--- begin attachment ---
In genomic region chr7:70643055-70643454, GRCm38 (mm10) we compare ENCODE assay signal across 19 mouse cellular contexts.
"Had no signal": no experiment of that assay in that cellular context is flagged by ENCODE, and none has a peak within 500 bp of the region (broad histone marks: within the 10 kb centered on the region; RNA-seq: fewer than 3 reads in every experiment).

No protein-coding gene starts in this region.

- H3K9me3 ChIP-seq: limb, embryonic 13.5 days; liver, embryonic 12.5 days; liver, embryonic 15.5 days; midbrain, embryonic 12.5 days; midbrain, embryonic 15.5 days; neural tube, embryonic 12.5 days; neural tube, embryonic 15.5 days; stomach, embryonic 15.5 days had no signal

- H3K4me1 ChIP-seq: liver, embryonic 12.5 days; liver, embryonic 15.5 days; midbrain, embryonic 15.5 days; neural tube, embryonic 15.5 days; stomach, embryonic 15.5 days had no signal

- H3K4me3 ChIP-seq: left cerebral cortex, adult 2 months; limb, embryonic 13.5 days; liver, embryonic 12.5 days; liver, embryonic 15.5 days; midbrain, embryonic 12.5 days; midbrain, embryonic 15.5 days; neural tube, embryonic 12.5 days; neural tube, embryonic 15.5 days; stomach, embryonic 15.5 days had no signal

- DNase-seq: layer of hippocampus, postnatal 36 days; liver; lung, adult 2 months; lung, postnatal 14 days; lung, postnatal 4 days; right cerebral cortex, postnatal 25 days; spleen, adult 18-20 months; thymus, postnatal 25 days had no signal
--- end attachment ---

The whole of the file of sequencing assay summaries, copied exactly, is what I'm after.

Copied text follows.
In genomic region chr7:70643055-70643454, GRCm38 (mm10) we compare ENCODE assay signal across 19 mouse cellular contexts.
"Had no signal": no experiment of that assay in that cellular context is flagged by ENCODE, and none has a peak within 500 bp of the region (broad histone marks: within the 10 kb centered on the region; RNA-seq: fewer than 3 reads in every experiment).

No protein-coding gene starts in this region.

- H3K9me3 ChIP-seq: limb, embryonic 13.5 days; liver, embryonic 12.5 days; liver, embryonic 15.5 days; midbrain, embryonic 12.5 days; midbrain, embryonic 15.5 days; neural tube, embryonic 12.5 days; neural tube, embryonic 15.5 days; stomach, embryonic 15.5 days had no signal

- H3K4me1 ChIP-seq: liver, embryonic 12.5 days; liver, embryonic 15.5 days; midbrain, embryonic 15.5 days; neural tube, embryonic 15.5 days; stomach, embryonic 15.5 days had no signal

- H3K4me3 ChIP-seq: left cerebral cortex, adult 2 months; limb, embryonic 13.5 days; liver, embryonic 12.5 days; liver, embryonic 15.5 days; midbrain, embryonic 12.5 days; midbrain, embryonic 15.5 days; neural tube, embryonic 12.5 days; neural tube, embryonic 15.5 days; stomach, embryonic 15.5 days had no signal

- DNase-seq: layer of hippocampus, postnatal 36 days; liver; lung, adult 2 months; lung, postnatal 14 days; lung, postnatal 4 days; right cerebral cortex, postnatal 25 days; spleen, adult 18-20 months; thymus, postnatal 25 days had no signal